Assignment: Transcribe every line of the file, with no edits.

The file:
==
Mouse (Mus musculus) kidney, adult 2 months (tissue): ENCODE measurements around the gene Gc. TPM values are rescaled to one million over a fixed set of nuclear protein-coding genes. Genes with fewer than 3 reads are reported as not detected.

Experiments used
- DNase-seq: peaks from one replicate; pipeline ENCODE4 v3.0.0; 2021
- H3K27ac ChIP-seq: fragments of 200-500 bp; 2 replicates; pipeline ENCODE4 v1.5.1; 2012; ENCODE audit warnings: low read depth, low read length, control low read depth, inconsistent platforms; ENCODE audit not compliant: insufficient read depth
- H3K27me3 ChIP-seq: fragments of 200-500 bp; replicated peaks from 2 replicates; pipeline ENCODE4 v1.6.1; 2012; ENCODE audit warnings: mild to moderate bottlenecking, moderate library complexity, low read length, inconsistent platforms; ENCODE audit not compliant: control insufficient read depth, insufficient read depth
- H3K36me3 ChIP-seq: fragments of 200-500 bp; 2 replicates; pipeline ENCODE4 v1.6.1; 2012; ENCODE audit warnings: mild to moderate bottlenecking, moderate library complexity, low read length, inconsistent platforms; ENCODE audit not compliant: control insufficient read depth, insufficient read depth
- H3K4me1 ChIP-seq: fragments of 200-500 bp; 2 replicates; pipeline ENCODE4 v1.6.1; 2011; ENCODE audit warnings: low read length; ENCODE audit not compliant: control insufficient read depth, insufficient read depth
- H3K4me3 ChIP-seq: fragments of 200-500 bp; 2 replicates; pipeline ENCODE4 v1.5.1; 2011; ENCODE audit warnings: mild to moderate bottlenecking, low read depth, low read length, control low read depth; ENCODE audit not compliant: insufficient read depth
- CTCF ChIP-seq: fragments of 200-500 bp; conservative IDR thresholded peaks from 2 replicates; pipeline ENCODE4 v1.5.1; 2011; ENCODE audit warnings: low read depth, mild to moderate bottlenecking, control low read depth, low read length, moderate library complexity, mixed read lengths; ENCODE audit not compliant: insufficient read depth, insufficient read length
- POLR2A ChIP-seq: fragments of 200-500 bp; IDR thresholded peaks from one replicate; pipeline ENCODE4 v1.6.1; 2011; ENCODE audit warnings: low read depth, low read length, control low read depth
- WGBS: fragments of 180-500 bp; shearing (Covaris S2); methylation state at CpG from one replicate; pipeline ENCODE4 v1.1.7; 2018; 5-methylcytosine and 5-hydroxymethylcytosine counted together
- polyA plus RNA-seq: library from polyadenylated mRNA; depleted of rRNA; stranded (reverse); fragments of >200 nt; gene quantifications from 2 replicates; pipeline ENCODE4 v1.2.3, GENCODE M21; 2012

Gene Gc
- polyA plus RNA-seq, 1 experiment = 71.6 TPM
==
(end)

Mouse (Mus musculus) kidney, adult 2 months (tissue): ENCODE measurements around the gene Gc. TPM values are rescaled to one million over a fixed set of nuclear protein-coding genes. Genes with fewer than 3 reads are reported as not detected.

Experiments used
- DNase-seq: peaks from one replicate; pipeline ENCODE4 v3.0.0; 2021
- H3K27ac ChIP-seq: fragments of 200-500 bp; 2 replicates; pipeline ENCODE4 v1.5.1; 2012; ENCODE audit warnings: low read depth, low read length, control low read depth, inconsistent platforms; ENCODE audit not compliant: insufficient read depth
- H3K27me3 ChIP-seq: fragments of 200-500 bp; replicated peaks from 2 replicates; pipeline ENCODE4 v1.6.1; 2012; ENCODE audit warnings: mild to moderate bottlenecking, moderate library complexity, low read length, inconsistent platforms; ENCODE audit not compliant: control insufficient read depth, insufficient read depth
- H3K36me3 ChIP-seq: fragments of 200-500 bp; 2 replicates; pipeline ENCODE4 v1.6.1; 2012; ENCODE audit warnings: mild to moderate bottlenecking, moderate library complexity, low read length, inconsistent platforms; ENCODE audit not compliant: control insufficient read depth, insufficient read depth
- H3K4me1 ChIP-seq: fragments of 200-500 bp; 2 replicates; pipeline ENCODE4 v1.6.1; 2011; ENCODE audit warnings: low read length; ENCODE audit not compliant: control insufficient read depth, insufficient read depth
- H3K4me3 ChIP-seq: fragments of 200-500 bp; 2 replicates; pipeline ENCODE4 v1.5.1; 2011; ENCODE audit warnings: mild to moderate bottlenecking, low read depth, low read length, control low read depth; ENCODE audit not compliant: insufficient read depth
- CTCF ChIP-seq: fragments of 200-500 bp; conservative IDR thresholded peaks from 2 replicates; pipeline ENCODE4 v1.5.1; 2011; ENCODE audit warnings: low read depth, mild to moderate bottlenecking, control low read depth, low read length, moderate library complexity, mixed read lengths; ENCODE audit not compliant: insufficient read depth, insufficient read length
- POLR2A ChIP-seq: fragments of 200-500 bp; IDR thresholded peaks from one replicate; pipeline ENCODE4 v1.6.1; 2011; ENCODE audit warnings: low read depth, low read length, control low read depth
- WGBS: fragments of 180-500 bp; shearing (Covaris S2); methylation state at CpG from one replicate; pipeline ENCODE4 v1.1.7; 2018; 5-methylcytosine and 5-hydroxymethylcytosine counted together
- polyA plus RNA-seq: library from polyadenylated mRNA; depleted of rRNA; stranded (reverse); fragments of >200 nt; gene quantifications from 2 replicates; pipeline ENCODE4 v1.2.3, GENCODE M21; 2012

Gene Gc
- polyA plus RNA-seq, 1 experiment = 71.6 TPM